CES opening: The PC is no longer the center of the digital market explosion

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The consumer electronics industry is humming with great acceptance of digital consumer electronics devices, and now we’re about to see the morphing of computing into more and more non-computing devices.

Shawn Dubravac, chief economist and director of research at the Consumer Electronics Association, which puts on the the Consumer Electronics Show, made that observation at a session on the state of the consumer electronic industry. CES  press events start today and exhibits open on Tuesday in Las Vegas.

The PC still sells in great numbers and was once the center of digital electronics, but now smartphones, tablets and other devices are becoming the focus of the show, Dubravac said.

Dubravac said that we have seen a big transition in the past decade moving from analog stand-alone consumer electronic devices to digital devices. Now we’re moving into a second decade of digital. The average household in the U.S. has 25 CE devices, and the next step is to take advantage of those devices.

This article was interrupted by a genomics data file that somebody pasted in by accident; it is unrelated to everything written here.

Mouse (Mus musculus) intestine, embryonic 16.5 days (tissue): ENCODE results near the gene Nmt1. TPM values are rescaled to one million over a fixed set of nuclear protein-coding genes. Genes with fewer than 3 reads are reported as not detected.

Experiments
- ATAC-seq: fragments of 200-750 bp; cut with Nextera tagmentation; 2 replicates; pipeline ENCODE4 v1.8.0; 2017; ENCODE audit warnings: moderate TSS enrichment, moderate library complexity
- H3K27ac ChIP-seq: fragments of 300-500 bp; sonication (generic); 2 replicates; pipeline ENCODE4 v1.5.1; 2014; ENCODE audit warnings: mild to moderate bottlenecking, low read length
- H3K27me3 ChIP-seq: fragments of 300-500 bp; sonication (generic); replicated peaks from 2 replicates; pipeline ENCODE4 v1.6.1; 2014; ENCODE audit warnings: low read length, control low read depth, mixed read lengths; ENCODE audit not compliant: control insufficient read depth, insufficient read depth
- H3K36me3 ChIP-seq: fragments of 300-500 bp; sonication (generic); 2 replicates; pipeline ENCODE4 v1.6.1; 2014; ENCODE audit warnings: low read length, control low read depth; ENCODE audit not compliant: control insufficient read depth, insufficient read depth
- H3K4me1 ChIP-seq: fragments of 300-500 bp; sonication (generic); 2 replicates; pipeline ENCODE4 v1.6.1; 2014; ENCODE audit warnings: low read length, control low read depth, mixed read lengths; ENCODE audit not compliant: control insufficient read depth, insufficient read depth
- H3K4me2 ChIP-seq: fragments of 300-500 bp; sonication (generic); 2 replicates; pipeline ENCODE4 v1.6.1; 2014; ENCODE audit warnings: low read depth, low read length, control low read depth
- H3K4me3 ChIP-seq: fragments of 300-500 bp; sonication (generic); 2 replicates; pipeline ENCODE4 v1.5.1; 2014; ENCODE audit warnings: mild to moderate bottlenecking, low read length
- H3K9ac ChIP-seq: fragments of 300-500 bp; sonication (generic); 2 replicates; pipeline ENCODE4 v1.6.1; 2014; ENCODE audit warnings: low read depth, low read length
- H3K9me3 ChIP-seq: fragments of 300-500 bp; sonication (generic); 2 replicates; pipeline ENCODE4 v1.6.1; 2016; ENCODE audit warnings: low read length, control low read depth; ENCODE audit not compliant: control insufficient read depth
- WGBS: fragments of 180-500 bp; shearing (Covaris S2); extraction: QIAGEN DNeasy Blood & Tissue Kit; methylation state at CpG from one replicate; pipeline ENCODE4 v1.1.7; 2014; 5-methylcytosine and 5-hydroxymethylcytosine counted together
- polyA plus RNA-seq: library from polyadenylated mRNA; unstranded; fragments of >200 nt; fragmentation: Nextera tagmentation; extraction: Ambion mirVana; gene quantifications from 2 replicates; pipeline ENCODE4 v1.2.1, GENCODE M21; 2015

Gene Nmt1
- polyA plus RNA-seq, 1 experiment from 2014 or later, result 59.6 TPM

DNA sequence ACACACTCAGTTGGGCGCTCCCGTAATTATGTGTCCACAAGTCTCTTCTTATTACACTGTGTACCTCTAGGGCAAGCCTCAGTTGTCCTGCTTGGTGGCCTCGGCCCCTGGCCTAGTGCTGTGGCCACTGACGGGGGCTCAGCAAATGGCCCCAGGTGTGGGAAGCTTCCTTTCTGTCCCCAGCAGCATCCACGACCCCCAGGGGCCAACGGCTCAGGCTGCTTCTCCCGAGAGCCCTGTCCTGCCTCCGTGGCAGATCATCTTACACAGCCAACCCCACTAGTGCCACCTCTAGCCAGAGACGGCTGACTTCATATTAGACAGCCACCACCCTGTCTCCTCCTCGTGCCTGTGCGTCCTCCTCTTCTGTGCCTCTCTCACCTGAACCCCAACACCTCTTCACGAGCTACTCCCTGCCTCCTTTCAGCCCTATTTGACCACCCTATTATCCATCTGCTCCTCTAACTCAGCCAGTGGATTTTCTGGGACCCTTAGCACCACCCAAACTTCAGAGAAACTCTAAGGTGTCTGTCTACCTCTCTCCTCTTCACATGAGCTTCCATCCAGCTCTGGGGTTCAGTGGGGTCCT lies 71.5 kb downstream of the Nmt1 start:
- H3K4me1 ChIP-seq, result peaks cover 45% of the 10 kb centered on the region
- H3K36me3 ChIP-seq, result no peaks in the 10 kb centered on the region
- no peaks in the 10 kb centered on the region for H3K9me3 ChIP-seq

In a survey of attendees, the hottest devices are expected to be wireless technology and wireless devices, followed by lifestyle electronics. CES buyers said that the hot trends will be apps, tablets, connected TVs and others.

Dubravac’s big trends a year ago were “portable vs. pocketable” devices, the intelligence of things beyond computers, sensorization of consumer technology, and the shift from amplification to applification. There is a trend toward more and more apps, a convenient way to launch a software program simply by tapping an icon, on more and more platforms.

More than 100 tablets launched at CES last year, and a plethora of smartphones too. This year, more phones will launch at CES than ever before, Dubravac said. Many new CE devices, like Microsoft’s record-selling Kinect motion-sensing system for the Xbox 360 video game console, are really just collections of sensors that capture data and turn it into input for the device.

Wireless devices that couple with another, from blood monitors that transfer data to a smartphone, are also multiplying.